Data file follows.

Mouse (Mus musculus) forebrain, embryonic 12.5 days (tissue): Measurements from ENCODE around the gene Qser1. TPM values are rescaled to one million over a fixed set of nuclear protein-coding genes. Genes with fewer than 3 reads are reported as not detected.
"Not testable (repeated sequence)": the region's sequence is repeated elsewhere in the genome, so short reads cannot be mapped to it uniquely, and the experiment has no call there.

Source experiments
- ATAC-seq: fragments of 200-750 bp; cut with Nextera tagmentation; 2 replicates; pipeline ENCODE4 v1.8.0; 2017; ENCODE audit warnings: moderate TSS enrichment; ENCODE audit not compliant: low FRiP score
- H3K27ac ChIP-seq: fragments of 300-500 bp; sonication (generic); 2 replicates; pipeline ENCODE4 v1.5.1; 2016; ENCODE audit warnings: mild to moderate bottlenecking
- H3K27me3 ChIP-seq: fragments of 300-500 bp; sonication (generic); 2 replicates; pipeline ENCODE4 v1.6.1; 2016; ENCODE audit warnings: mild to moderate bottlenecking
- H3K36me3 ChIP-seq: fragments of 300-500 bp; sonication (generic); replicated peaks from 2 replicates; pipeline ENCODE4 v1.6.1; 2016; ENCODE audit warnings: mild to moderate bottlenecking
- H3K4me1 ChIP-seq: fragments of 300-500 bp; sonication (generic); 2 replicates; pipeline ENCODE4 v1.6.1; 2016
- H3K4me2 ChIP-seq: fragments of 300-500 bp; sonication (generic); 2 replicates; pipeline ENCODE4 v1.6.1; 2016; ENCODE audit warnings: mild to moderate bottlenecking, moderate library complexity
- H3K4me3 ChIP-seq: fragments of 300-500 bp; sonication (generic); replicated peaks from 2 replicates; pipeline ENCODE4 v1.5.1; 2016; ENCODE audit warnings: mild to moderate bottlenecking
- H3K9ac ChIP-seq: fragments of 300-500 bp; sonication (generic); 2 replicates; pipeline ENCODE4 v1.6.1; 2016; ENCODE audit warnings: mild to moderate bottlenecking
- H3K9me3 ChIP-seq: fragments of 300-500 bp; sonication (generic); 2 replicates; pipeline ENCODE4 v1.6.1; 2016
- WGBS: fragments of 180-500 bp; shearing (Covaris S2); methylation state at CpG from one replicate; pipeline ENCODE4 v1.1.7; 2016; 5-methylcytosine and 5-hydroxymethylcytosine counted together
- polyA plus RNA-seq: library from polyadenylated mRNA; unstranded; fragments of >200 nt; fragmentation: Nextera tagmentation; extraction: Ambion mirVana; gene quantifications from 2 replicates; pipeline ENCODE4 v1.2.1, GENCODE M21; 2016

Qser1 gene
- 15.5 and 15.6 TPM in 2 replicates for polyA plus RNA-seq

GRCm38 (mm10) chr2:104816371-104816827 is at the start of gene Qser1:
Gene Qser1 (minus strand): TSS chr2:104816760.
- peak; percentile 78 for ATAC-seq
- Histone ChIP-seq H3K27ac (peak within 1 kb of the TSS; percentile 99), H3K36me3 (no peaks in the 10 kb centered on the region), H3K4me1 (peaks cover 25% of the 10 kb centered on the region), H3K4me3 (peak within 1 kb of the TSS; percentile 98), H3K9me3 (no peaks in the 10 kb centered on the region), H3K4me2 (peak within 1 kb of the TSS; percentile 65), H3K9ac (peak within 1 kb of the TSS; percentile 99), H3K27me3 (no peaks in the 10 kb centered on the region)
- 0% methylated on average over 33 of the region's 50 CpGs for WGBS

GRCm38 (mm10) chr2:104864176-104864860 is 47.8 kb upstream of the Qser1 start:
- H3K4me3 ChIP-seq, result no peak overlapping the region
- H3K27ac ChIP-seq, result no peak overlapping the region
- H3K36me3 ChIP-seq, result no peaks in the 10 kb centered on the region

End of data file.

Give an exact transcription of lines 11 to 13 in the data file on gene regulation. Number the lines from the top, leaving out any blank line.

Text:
- H3K9ac ChIP-seq: fragments of 300-500 bp; sonication (generic); 2 replicates; pipeline ENCODE4 v1.6.1; 2016; ENCODE audit warnings: mild to moderate bottlenecking
- H3K9me3 ChIP-seq: fragments of 300-500 bp; sonication (generic); 2 replicates; pipeline ENCODE4 v1.6.1; 2016
- WGBS: fragments of 180-500 bp; shearing (Covaris S2); methylation state at CpG from one replicate; pipeline ENCODE4 v1.1.7; 2016; 5-methylcytosine and 5-hydroxymethylcytosine counted together